The Court of Cassation (Cour de Cessation) Friday recognized the universal jurisdiction of the French Judicial System to “prosecute and judge acts of torture, crimes against humanity or war crimes where the acts were committed abroad and neither the perpetrator nor the victim is French.”
The doctrine of universal jurisdiction is mandated within international instruments such as The Geneva Conventions 12 August 1949 and The Convention against Torture 1984–both of which France is signatory to. Within French law, universal jurisdiction is governed by Articles 689-1, 689-2 and 689-11 of the Code of Criminal Procedure.
The first case arose subsequent to a French investigation that was initiated, following a report by the Office Français de Protection des Réfugiés et Apatrides (OFPRA) on likely crimes against humanity committed in Syria in 2011 and 2013 against parties resistant to the Syrian regime. The Syrian national charged in the case argued France lacked jurisdiction because there was no double criminality–meaning that while the crimes he was accused of were criminalized in France, they were not criminalized in Syria, where the actions were committed.
Individuals and associations filed the second case before a French court based on alleged crimes against humanity, torture and war crimes committed by an Islamist group in Syria between 2012 and 2018. A Syrian national arrested in connection with the case challenged France’s universal jurisdiction based on several arguments. Among his arguments were that jurisdiction should not apply because he did not usually reside within France, the war crimes he was accused of are not criminalized in Syria and, at the time of the events, he was not an official agent of the Syrian state.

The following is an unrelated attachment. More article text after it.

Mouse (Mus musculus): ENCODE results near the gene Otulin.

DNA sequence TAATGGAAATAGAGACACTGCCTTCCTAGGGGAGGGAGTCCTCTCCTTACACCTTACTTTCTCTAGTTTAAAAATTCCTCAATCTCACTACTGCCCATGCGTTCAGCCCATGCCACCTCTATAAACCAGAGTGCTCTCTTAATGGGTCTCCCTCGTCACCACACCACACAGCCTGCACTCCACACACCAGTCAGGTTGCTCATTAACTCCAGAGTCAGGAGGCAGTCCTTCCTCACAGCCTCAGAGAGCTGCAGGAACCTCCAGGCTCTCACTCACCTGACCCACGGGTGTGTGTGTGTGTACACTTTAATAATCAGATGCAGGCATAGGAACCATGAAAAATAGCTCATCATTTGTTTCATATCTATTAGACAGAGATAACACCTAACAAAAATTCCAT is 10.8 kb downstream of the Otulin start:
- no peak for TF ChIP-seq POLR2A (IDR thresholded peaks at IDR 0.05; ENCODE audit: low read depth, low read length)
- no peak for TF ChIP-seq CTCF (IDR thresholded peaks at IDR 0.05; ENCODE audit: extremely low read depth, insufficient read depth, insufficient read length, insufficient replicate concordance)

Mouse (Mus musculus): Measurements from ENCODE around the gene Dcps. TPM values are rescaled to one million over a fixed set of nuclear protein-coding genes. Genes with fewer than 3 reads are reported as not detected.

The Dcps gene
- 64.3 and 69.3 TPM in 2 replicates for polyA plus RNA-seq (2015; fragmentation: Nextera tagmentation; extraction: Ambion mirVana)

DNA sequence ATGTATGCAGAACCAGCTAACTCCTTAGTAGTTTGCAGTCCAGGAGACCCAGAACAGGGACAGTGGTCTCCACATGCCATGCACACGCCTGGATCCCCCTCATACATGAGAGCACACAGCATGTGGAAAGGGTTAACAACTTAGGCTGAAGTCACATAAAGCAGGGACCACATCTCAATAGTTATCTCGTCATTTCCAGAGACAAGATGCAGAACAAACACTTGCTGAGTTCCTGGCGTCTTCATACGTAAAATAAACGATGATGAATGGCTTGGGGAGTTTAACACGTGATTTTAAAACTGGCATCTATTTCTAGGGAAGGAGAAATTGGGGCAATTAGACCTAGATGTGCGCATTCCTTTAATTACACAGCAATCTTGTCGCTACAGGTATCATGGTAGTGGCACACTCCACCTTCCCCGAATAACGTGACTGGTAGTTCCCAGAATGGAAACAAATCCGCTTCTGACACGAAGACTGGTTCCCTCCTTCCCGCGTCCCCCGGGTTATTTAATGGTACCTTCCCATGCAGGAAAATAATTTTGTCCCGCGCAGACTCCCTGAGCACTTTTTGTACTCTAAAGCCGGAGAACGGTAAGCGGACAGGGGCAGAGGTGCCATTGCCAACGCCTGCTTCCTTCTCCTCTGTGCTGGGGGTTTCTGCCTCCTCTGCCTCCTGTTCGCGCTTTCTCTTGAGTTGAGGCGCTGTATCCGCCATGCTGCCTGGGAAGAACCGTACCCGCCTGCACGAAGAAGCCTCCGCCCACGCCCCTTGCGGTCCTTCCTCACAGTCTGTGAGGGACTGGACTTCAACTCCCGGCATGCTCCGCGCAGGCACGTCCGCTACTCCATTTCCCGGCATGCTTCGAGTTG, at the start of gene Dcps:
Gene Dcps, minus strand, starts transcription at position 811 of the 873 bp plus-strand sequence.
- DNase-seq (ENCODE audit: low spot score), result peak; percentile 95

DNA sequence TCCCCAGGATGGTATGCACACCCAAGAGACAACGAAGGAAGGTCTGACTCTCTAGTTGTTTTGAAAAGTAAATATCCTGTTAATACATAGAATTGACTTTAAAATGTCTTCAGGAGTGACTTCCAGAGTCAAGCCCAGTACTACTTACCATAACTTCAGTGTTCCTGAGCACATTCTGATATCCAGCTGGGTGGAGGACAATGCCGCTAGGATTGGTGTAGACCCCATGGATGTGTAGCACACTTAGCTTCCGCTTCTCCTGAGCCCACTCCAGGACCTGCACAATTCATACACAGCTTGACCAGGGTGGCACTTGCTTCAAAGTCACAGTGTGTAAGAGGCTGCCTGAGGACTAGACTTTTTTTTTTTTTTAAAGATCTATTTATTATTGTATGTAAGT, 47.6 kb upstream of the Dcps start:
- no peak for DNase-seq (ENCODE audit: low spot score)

In both cases the court rejected the Syrian nationals’ challenges against French universal jurisdiction. In doing so, the court clarified when universal jurisdiction applies.
First, the court found that for universal jurisdiction to apply, the individual must “habitually reside” within a French territory. Habitual residence exists where a “sufficient connection” exists between France and the individual as determined by the duration of the individual’s presence in France, the reasons for their stay, conditions under which their stay took place, and manifestations of the individual’s intention to remain for an “extended period” in France.
Second, the court clarified that the double criminality requirement, challenged in the first case, may be met “if the foreign legislation punishes” the acts criminalized under French law “as common offences such as murder, rape or torture rather than specifically as crimes against humanity or war crimes.” Therefore, the exact language and crime do not have to match in order to trigger double criminality.
Third, the court found that an individual does not have to be an official agent of the state in order to be held accountable under universal jurisdiction. Rather, the court found the individual can act in an “official capacity” for or on behalf of a non-governmental entity, “in the situation where that entity occupies territory and exercises a quasi-governmental authority over the territory.”